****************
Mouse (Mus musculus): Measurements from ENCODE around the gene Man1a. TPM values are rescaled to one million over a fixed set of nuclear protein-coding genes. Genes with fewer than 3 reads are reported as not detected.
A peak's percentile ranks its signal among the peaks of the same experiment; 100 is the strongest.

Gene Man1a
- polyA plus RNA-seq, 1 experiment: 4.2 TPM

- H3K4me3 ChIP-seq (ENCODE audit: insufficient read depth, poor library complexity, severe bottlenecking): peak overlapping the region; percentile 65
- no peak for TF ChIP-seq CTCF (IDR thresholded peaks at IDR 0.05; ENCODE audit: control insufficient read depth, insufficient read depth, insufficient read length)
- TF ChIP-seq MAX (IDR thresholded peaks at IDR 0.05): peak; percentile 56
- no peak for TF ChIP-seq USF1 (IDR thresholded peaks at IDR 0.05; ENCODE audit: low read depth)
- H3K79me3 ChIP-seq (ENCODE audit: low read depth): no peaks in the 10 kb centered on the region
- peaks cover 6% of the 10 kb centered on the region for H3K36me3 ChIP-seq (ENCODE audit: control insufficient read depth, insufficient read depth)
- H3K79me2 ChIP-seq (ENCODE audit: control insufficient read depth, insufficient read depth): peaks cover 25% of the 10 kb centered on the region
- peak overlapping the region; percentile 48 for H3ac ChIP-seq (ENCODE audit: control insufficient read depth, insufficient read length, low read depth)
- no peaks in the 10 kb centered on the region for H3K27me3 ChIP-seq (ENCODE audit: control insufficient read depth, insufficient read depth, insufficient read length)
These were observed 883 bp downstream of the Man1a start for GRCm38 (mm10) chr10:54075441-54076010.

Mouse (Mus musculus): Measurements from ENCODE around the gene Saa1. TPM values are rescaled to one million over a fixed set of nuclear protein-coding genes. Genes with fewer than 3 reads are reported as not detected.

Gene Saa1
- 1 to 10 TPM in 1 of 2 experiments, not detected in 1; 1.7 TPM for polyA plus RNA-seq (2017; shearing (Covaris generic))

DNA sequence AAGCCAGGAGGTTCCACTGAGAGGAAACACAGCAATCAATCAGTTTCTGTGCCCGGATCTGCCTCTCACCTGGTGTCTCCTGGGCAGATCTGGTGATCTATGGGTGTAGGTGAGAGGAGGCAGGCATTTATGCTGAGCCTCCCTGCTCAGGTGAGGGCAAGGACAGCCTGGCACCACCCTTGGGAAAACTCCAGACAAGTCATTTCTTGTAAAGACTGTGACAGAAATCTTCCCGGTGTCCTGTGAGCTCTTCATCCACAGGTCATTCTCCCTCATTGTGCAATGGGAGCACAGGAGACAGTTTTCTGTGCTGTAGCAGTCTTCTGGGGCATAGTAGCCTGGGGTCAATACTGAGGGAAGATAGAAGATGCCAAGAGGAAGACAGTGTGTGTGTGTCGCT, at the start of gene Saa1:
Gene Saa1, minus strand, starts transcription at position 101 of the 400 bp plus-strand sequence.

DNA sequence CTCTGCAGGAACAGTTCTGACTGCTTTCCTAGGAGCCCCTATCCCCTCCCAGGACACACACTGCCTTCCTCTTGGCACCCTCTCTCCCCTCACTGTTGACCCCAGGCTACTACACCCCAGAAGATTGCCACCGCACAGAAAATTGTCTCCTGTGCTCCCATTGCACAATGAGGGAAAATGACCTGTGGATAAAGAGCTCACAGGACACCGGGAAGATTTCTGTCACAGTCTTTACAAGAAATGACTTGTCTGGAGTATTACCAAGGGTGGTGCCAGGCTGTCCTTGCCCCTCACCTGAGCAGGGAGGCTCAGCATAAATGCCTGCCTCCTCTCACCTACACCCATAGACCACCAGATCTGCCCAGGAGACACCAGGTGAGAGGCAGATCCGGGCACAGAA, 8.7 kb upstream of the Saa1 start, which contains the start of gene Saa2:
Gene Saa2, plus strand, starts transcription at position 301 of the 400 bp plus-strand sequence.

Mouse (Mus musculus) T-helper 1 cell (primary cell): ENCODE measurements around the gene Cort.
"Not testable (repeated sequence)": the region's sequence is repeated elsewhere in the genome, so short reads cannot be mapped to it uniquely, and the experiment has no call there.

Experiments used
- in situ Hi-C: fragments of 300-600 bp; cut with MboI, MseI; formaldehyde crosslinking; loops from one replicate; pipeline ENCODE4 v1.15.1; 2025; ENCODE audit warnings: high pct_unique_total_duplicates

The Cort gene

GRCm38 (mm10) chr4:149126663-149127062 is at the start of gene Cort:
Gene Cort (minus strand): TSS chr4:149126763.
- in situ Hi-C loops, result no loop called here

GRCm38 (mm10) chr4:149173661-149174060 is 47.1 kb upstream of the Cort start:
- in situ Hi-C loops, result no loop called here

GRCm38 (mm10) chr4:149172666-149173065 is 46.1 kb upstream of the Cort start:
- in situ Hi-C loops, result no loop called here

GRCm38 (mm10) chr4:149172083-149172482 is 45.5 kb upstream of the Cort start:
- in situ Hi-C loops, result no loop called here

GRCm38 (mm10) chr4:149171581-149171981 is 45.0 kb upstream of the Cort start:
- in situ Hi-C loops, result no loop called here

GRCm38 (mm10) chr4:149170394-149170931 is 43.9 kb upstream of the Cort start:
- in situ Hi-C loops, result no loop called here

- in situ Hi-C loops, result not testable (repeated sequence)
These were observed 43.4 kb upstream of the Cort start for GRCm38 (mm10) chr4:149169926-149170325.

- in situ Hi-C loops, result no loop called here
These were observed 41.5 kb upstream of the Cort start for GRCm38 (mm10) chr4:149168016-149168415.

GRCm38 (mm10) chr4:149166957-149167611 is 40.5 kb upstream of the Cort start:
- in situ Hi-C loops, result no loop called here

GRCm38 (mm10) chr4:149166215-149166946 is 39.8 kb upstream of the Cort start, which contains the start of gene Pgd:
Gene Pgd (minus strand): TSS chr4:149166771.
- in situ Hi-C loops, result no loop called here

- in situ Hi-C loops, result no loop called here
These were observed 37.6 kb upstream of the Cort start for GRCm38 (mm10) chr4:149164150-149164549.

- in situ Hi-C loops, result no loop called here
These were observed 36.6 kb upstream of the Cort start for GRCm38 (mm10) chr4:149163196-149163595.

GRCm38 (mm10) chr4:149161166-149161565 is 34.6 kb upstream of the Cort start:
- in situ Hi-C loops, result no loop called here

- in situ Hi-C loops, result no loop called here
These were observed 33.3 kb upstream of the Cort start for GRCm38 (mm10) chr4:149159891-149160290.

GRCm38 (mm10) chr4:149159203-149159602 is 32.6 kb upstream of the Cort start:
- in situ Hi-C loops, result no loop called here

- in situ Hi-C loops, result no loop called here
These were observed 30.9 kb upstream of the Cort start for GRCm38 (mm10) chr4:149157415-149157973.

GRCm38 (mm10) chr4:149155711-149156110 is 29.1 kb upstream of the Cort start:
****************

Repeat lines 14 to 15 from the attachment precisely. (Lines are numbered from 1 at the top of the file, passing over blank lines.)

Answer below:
These were observed 883 bp downstream of the Man1a start for GRCm38 (mm10) chr10:54075441-54076010.

Mouse (Mus musculus): Measurements from ENCODE around the gene Saa1. TPM values are rescaled to one million over a fixed set of nuclear protein-coding genes. Genes with fewer than 3 reads are reported as not detected.